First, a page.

A provocative title, but one that’s not necessarily off base. The Accelerated Mobile Pages Project is an interesting concept, and it’s certainly doing wonders to make certain sites faster, but in the six months since it was debuted, you can count the number of sites that use it on a couple of mutant hands. According to their site, only 47 North American sites use it, and while some of them are big names – the New York Times, Entreprenuer, CNN, Disney, eBay, Vox – that doesn’t herald widespread adoption or support.
AMP is not actually new code. It’s not a new coding language. It’s not in any way truly unique outside of its presentation. It would be as if Coca-Cola took Diet Coke and produced a brand new soda with an entirely new name not associated with Coke or Diet. It still has the same formula, the same taste, the same sugar restrictions, it’s just called something different.
AMP itself does not offer anything unique. It brings nothing to the table. You do not get an incentive or a reward for switching to AMP, like you might switching from Allstate to Geico. If you have a site that performs well already, one that is fast-loading and accessible from mobile devices, you gain nothing in the change to AMP code.
In much the same way, using the Google AMP Cache gains you very little or nothing if you already have a high speed CDN or very good web hosting. One server is very much like another, despite any other fancy name; as long as it’s fast, it doesn’t matter who owns it.
AMP is there for two reasons. The first is as a set of rules for web developers to adhere to in order to make a fast site. Experienced and high quality web developers won’t need these guidelines, because they already know how to make a fast site. They already know what the best practices are. They know how to cater to mobile, in a possibly more robust way than AMP allows. However, any web developer that isn’t on the ball, or a developer that needs directing, can be forced to work inside the constraints of AMP and come out with a fast loading site.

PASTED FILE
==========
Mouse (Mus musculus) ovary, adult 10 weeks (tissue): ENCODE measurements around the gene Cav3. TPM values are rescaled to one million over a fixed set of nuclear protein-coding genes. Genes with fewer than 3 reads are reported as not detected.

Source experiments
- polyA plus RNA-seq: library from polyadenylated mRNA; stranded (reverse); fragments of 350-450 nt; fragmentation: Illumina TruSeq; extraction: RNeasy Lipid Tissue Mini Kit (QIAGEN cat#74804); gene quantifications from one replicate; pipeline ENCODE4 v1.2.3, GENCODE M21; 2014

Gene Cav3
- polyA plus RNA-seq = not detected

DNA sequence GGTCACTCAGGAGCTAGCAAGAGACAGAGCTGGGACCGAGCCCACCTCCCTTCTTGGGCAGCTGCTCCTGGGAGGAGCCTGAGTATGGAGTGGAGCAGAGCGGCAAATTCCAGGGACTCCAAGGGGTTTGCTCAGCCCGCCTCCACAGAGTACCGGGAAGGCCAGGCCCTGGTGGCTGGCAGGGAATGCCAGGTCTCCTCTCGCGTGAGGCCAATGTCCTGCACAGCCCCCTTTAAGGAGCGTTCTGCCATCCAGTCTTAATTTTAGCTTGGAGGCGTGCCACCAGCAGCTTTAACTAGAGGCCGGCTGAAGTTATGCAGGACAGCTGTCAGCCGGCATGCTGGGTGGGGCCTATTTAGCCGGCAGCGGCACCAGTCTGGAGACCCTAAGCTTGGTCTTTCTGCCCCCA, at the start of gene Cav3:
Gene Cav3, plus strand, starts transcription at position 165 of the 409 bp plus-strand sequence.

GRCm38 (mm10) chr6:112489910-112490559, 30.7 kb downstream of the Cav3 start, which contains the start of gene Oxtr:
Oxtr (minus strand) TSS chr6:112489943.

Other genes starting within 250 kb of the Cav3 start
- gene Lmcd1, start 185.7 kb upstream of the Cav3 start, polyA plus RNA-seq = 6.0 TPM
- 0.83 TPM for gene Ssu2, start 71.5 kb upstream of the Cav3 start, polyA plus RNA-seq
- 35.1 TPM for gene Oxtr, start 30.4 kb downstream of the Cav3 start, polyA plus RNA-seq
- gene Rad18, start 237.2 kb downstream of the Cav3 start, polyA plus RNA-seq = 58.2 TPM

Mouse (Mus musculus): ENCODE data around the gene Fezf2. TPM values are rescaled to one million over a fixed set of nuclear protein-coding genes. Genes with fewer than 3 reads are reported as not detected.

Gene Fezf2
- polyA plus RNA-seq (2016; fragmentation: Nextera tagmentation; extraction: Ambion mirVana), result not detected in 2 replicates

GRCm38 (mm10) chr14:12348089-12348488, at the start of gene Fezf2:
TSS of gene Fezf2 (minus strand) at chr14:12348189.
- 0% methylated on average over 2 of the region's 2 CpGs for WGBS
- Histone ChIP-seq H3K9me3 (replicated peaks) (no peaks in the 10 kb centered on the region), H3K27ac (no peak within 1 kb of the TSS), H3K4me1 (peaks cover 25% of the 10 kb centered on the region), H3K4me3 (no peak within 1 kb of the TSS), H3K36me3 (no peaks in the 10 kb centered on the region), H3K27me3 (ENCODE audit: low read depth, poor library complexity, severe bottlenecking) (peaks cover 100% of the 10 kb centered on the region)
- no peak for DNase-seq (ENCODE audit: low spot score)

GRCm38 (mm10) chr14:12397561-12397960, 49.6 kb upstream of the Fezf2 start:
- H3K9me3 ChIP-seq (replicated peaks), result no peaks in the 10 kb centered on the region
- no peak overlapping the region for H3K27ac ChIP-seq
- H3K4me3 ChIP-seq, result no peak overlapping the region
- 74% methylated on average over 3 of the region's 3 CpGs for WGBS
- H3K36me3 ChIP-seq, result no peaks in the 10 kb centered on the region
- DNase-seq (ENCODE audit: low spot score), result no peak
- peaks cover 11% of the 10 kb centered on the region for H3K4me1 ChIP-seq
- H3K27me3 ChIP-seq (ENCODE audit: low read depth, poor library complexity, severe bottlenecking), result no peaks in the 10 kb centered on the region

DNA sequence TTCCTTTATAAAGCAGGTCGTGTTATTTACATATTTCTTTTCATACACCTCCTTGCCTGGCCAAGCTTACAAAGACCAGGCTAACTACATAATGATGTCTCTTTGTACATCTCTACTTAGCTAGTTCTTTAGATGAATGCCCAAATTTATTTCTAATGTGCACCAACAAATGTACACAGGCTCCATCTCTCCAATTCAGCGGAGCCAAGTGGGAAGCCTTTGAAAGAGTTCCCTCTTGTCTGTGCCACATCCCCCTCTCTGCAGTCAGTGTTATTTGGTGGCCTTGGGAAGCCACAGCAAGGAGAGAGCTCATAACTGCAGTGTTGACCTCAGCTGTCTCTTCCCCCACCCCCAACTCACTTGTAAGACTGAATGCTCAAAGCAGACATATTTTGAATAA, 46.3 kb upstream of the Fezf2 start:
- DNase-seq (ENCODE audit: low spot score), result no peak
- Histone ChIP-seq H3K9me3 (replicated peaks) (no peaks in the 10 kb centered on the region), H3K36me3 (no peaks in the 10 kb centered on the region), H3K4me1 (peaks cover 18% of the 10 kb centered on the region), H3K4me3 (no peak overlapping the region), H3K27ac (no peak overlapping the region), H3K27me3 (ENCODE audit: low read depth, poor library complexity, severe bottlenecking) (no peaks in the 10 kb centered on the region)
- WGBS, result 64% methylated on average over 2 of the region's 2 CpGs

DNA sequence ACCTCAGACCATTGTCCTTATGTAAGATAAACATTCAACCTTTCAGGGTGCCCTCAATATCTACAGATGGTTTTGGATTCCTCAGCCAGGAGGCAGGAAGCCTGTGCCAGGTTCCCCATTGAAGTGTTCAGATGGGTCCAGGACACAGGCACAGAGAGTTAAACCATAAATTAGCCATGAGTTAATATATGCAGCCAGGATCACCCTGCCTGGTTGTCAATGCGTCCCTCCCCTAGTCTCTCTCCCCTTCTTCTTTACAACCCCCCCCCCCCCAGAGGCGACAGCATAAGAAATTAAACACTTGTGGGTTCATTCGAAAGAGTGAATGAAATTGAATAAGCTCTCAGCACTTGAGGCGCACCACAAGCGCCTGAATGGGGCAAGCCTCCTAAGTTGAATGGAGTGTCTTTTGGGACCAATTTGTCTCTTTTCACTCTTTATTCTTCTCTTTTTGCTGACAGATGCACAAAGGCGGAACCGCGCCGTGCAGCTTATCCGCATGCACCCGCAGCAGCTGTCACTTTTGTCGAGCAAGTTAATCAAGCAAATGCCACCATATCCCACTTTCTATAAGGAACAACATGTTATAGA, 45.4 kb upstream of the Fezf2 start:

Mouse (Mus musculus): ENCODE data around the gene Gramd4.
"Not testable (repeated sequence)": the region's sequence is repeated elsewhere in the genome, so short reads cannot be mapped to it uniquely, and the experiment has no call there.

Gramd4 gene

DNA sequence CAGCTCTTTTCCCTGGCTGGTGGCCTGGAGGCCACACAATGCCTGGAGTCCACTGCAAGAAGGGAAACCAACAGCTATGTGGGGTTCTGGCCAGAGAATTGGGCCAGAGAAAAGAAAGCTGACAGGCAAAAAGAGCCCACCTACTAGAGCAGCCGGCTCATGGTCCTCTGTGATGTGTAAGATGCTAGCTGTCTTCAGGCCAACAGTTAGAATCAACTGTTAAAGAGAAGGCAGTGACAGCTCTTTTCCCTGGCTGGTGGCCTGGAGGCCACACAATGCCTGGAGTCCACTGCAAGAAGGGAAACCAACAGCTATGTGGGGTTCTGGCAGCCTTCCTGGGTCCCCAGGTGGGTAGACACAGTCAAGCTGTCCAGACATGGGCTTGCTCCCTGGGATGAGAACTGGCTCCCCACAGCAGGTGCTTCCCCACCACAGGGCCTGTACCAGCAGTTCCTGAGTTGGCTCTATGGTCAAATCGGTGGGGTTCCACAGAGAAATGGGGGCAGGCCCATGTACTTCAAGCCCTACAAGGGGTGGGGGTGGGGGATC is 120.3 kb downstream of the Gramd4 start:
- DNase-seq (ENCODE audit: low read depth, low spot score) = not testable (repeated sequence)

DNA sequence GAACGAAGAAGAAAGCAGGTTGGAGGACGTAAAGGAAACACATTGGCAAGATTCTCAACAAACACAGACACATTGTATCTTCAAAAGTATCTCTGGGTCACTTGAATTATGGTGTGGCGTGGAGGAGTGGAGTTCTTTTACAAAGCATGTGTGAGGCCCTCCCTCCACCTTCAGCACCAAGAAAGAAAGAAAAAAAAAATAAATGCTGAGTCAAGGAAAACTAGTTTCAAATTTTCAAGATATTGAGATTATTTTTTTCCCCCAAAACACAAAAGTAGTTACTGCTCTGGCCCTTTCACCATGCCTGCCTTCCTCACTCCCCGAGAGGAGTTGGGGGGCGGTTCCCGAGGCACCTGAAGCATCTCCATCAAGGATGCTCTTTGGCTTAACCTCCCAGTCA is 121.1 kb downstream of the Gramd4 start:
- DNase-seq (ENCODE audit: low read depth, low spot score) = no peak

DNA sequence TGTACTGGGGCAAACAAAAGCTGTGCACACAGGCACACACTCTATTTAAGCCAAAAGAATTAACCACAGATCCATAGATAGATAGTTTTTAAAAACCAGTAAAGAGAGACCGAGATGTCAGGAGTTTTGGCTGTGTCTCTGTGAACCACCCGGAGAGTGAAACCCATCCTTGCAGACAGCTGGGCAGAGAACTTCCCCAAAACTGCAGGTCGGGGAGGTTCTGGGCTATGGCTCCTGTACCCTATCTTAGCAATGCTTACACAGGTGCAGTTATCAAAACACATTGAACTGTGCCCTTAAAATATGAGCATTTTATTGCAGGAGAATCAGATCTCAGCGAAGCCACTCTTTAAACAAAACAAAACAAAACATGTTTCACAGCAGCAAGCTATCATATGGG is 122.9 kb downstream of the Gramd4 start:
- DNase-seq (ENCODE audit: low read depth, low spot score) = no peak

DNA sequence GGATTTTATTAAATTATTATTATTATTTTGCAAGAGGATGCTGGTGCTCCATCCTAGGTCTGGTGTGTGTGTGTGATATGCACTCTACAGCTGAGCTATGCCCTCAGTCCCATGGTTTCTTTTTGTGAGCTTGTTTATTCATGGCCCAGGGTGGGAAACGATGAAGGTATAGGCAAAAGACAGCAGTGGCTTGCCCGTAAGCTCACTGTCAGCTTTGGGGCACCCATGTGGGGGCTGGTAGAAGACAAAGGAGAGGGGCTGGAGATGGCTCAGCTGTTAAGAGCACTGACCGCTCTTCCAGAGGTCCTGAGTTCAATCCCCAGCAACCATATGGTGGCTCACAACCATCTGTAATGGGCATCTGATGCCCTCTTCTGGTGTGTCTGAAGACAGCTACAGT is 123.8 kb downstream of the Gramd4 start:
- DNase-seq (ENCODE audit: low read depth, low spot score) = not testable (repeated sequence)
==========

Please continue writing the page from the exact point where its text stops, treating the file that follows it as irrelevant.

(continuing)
AMP does have the benefit of coming with free access to Google’s Cache CDN, and the fact that it’s free itself is certainly nice. You don’t need to buy an expensive framework and develop a website on top of it. However, again, if you already have a good CDN – or a site fast enough to not need one – you don’t get any benefit from switching to AMP.
AMP has a significant drawback, though, and that’s the framework itself. The fact that it is restricted in what it can do is by its very nature a hindrance to the flexibility and openness of the web. It’s certainly a worthy goal to make an effort to make sure mobile devices are capable of rendering anything on the web, but at the same time, the advancement of microtechnology is making that more and more true every year as well. We don’t have to dial back our code when we can push forward our hardware to meet it.
For this reason, I believe that AMP is forever going to be a niche coding style, and not a must-have for every blog or business out there. It’s not like responsive design, which is more and more essential to the broadly diverse nature of browsing devices. Rather, it’s a method savvy consultants can use as a buzzword to get behind-the-times websites to comply with modern web standards, without having to explain all of those modern web standards.